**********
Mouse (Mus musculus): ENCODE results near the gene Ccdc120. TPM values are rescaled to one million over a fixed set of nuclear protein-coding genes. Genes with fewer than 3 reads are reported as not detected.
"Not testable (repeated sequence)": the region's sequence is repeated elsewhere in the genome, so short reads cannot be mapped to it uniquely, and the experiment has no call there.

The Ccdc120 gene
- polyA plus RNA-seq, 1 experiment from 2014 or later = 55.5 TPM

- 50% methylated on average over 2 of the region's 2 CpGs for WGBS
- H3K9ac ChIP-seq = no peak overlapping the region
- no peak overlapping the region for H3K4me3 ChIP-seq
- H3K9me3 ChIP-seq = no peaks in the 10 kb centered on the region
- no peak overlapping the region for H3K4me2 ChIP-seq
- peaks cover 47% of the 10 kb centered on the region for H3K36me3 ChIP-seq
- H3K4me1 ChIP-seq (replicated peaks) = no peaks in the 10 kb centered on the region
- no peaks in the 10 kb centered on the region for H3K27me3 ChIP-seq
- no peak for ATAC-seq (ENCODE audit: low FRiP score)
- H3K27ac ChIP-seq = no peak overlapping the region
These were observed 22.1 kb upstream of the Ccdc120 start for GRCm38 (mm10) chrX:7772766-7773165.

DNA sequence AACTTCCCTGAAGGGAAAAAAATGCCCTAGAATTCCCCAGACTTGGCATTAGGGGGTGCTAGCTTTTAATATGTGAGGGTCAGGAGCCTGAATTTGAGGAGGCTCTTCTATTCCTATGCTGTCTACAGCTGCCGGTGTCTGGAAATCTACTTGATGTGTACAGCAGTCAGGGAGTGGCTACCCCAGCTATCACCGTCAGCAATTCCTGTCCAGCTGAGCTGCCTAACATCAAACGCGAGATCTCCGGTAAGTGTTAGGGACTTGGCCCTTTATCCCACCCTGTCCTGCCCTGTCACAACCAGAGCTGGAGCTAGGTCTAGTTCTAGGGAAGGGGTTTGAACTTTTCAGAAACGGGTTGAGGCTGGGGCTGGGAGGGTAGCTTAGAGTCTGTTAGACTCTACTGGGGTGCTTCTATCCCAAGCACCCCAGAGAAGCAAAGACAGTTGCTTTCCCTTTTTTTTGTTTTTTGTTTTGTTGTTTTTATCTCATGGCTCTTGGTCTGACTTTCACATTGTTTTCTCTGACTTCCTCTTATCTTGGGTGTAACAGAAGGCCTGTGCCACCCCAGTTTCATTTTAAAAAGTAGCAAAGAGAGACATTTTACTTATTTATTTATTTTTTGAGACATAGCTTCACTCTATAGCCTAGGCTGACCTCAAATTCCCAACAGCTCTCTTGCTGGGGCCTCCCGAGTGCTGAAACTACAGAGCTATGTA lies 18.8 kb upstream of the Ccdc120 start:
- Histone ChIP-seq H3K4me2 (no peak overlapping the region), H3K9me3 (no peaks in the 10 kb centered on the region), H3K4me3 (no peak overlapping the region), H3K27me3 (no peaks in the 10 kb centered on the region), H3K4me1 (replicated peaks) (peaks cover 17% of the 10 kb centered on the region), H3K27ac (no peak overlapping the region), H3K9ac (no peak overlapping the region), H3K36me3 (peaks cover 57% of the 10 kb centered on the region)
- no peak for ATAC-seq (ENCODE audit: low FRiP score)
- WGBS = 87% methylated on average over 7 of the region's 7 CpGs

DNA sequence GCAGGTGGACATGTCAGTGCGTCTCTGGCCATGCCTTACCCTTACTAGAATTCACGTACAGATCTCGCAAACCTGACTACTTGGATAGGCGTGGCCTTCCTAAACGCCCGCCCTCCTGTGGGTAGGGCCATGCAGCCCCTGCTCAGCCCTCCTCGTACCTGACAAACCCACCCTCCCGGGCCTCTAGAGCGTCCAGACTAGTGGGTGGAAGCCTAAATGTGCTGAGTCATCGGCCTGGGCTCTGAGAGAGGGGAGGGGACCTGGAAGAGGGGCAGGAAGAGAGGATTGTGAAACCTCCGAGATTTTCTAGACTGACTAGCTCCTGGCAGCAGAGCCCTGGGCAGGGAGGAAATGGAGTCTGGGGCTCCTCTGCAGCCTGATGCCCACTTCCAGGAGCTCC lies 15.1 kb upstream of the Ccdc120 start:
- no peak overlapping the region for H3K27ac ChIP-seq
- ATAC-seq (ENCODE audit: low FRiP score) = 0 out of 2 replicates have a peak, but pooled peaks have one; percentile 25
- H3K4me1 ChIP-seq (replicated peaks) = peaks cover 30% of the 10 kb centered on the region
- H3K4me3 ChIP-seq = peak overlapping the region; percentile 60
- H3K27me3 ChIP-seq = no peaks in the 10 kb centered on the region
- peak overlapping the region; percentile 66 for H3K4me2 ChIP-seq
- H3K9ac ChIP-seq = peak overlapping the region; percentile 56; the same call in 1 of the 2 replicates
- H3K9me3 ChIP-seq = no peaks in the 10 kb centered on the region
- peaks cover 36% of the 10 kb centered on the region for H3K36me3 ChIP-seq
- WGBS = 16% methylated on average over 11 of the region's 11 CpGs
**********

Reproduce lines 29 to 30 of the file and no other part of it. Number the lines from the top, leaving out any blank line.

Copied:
- peaks cover 36% of the 10 kb centered on the region for H3K36me3 ChIP-seq
- WGBS = 16% methylated on average over 11 of the region's 11 CpGs